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Details of Grant 

EPSRC Reference: EP/T021578/1
Title: Two-Dimensional Magnetic Materials for the Next Generation of Functional Device Platforms (2DMagnete)
Principal Investigator: Santos, Dr E
Other Investigators:
Researcher Co-Investigators:
Project Partners:
University of Cambridge Visit Belfast
Department: Sch of Physics and Astronomy
Organisation: University of Edinburgh
Scheme: EPSRC Fellowship
Starts: 01 June 2020 Ends: 31 May 2025 Value (£): 1,002,808
EPSRC Research Topic Classifications:
Condensed Matter Physics Magnetism/Magnetic Phenomena
Materials Characterisation
EPSRC Industrial Sector Classifications:
Related Grants:
Panel History:
Panel DatePanel NameOutcome
22 Jan 2020 EPSRC Physical Sciences - January 2020 Announced
26 Feb 2020 EPSRC Physical Sciences Fellowship Interview Panel 26 and 27 February 2020 Announced
Summary on Grant Application Form
Magnetism is perhaps the oldest known physical phenomenon of entirely quantum mechanical origin. From the early studies performed by William Gilbert in his 1600 monograph De Magnete, through to current magnet hard-drive technology using spintronics concepts, several open questions still remain on the limit of magnetism at truly two-dimensional (2D) magnets. This is an intrinsic problem pointed out more than 70 years ago by pioneers in the field such as Louis Néel, Lev Landau or Lars Onsager but still without a plausible solution. Nowadays with the advent of different computational simulation techniques, and experimental approaches, we have the opportunity to tackle this cutting-edge problem with fundamental and technological implications in a real live-basis.

The 2017 breakthroughs in discovery of 2D magnetism in monolayer semiconductor crystals (e.g. CrI3) and observation of layer-dependent magnetic phases (e.g. antiferromagnetic or ferromagnetic) open up new paradigms in fundamental science and device technologies. These compounds have enormous potential for magneto-electronics, as well as combining logic and memory for high-performance computing. One game-changing idea is to develop integrated 2D-magnets into selected matrices as smart hybrids with tailored functionalities. Such lightweight materials will have transformative applications in electromagnetic interference shielding (e.g. reduce electromagnetic pollution), low-energy data storage (e.g. better hard-drives), and ultralow-power switching (e.g. smarter health monitoring sensors). Their atomically thin nature will also enable unprecedented manipulation of magnetic properties by non-magnetic means, such as via electric fields or mechanical strain. The van der Waals (vdW) nature of these magnets enables arbitrary design of heterojunctions and devices, without lattice-matching constraints, formed either between different magnets or between magnets and other 2D materials. According to Nobel laureate Andre . Geim, "the choice of possible vdW structures is limited only by our imagination". Thus, the discovery of 2D magnets combined with interfacial engineering capabilities breaks new ground in the fundamentals of magnetism, with unprecedented control and new functionality.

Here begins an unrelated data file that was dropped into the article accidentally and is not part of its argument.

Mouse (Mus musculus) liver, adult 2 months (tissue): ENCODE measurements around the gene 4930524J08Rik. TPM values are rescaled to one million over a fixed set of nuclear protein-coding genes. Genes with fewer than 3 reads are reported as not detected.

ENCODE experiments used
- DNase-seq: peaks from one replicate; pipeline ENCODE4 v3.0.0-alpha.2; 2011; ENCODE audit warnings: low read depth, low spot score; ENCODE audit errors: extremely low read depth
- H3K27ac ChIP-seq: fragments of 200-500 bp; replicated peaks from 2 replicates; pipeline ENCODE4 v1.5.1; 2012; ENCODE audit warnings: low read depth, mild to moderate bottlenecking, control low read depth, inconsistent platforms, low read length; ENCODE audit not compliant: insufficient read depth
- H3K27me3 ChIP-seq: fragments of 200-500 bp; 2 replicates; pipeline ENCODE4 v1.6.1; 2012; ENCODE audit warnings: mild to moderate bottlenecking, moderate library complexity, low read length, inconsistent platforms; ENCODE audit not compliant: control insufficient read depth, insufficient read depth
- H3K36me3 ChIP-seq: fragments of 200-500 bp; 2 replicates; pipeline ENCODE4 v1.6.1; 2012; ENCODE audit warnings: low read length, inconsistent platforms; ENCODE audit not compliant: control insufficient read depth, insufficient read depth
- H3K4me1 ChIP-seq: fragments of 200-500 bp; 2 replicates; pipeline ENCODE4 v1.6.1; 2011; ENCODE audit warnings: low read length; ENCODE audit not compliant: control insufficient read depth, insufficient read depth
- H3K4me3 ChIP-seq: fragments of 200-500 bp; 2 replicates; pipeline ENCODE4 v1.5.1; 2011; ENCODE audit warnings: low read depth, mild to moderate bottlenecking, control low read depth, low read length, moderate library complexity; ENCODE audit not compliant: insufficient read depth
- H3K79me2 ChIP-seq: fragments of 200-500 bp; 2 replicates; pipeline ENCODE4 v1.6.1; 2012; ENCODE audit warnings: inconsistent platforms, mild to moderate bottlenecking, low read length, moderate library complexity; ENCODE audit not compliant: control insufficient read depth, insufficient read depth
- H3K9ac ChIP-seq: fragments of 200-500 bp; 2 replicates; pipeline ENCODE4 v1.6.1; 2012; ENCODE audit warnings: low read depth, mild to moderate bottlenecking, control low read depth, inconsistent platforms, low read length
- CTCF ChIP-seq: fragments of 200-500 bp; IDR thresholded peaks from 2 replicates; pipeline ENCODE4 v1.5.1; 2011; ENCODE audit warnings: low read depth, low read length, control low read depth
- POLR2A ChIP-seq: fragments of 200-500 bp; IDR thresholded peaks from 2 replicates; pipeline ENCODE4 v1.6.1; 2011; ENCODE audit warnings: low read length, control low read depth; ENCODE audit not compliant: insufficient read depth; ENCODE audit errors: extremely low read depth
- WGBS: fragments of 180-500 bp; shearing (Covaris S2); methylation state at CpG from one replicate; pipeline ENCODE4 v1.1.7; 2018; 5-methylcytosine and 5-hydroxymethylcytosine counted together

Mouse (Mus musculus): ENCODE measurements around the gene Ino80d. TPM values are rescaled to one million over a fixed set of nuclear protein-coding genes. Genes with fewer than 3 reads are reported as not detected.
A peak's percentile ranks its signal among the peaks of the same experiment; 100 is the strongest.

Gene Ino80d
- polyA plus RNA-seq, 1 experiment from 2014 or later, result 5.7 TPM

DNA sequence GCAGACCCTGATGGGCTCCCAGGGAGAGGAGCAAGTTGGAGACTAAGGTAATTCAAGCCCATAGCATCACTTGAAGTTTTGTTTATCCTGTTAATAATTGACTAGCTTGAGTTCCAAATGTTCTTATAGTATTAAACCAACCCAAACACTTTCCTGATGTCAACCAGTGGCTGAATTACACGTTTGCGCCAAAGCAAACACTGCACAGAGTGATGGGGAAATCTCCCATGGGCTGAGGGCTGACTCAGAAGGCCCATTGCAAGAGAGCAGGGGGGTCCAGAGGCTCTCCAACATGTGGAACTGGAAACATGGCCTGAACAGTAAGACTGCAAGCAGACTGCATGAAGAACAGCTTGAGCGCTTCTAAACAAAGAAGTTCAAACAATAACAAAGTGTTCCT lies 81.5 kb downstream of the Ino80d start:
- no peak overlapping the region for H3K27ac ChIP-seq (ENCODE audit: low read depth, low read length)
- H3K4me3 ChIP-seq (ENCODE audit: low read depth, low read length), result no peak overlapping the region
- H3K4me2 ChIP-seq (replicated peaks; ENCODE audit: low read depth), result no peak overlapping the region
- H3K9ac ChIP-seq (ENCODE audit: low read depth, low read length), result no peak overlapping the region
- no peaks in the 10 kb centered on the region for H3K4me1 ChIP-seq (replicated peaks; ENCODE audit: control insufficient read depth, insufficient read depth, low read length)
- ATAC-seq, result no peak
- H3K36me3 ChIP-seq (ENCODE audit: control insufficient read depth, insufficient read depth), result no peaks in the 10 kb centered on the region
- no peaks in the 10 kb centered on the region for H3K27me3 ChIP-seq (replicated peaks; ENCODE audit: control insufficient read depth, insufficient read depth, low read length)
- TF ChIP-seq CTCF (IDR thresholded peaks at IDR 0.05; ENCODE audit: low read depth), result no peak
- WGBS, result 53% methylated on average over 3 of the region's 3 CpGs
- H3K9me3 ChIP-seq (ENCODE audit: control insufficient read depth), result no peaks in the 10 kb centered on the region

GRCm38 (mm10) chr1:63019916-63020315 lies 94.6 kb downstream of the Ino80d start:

In this project we will: (1) propose focused theory developments to elucidate the magnetic properties of intrinsic vdW materials to groundbreaking advances in device platforms. This is triggered by the ultimate question: "What is the limit of magnetism in an atomic layer material and how to manipulate it?" Long-searched but only recently discovered, truly 2D magnetic materials could enable a revolution on how information data is accessed, understood and stored. How they work is completely unknown. We aim to show how this phenomenon occurs and how to control it. Doing so would bridge the gap across different length scales at finite temperature of a radical new class of magnetic materials. This will lead to a scientific breakthrough in the understanding of low-dimensional magnets and their integration with optics and electronics in a cheap and feasible way in ultra-compact spintronics. (2) To do this we have three steps to take: i) to develop and apply high-throughput techniques to quantum mechanical simulations to predict the best materials that can be truly 2D magnets at temperatures of technological relevance; ii) to benchmark our modelling across different dimensionalities - atomistic (few Å's), mesoscopic (several nm's) and macroscopic (hundreds of micrometer's) - to bridge the modifications of the magnetic phenomena at 2D; and, finally, iii) to investigate the interplay between magnetic properties with external driving forces (electric/magnetic, strain, interfaces) to obtain magnetic control using multiscale methods. Technologically, our proposal would pave the way to materials design of 2D-magnets and goes well beyond the currently possible applications of data storage on magnetic device.
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